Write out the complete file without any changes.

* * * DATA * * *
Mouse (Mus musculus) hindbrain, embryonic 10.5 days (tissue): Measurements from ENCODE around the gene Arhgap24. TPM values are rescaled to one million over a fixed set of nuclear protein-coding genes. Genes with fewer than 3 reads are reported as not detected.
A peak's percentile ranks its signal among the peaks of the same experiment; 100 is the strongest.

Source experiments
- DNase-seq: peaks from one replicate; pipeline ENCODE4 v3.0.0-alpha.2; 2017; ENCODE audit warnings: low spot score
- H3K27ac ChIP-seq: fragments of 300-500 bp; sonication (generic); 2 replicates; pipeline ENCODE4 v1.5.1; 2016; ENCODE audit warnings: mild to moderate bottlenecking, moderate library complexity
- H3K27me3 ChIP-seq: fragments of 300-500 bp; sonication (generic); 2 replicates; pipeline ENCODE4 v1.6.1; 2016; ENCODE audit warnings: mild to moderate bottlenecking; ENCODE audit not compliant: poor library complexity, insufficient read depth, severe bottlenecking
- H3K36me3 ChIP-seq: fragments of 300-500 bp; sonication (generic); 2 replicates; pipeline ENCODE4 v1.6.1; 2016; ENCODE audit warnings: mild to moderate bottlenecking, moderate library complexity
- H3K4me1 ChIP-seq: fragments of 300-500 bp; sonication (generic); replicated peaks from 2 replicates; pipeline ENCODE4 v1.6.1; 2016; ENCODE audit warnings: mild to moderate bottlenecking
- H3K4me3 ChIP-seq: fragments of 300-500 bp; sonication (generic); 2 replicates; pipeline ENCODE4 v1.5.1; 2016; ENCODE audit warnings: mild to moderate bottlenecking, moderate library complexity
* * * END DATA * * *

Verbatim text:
Mouse (Mus musculus) hindbrain, embryonic 10.5 days (tissue): Measurements from ENCODE around the gene Arhgap24. TPM values are rescaled to one million over a fixed set of nuclear protein-coding genes. Genes with fewer than 3 reads are reported as not detected.
A peak's percentile ranks its signal among the peaks of the same experiment; 100 is the strongest.

Source experiments
- DNase-seq: peaks from one replicate; pipeline ENCODE4 v3.0.0-alpha.2; 2017; ENCODE audit warnings: low spot score
- H3K27ac ChIP-seq: fragments of 300-500 bp; sonication (generic); 2 replicates; pipeline ENCODE4 v1.5.1; 2016; ENCODE audit warnings: mild to moderate bottlenecking, moderate library complexity
- H3K27me3 ChIP-seq: fragments of 300-500 bp; sonication (generic); 2 replicates; pipeline ENCODE4 v1.6.1; 2016; ENCODE audit warnings: mild to moderate bottlenecking; ENCODE audit not compliant: poor library complexity, insufficient read depth, severe bottlenecking
- H3K36me3 ChIP-seq: fragments of 300-500 bp; sonication (generic); 2 replicates; pipeline ENCODE4 v1.6.1; 2016; ENCODE audit warnings: mild to moderate bottlenecking, moderate library complexity
- H3K4me1 ChIP-seq: fragments of 300-500 bp; sonication (generic); replicated peaks from 2 replicates; pipeline ENCODE4 v1.6.1; 2016; ENCODE audit warnings: mild to moderate bottlenecking
- H3K4me3 ChIP-seq: fragments of 300-500 bp; sonication (generic); 2 replicates; pipeline ENCODE4 v1.5.1; 2016; ENCODE audit warnings: mild to moderate bottlenecking, moderate library complexity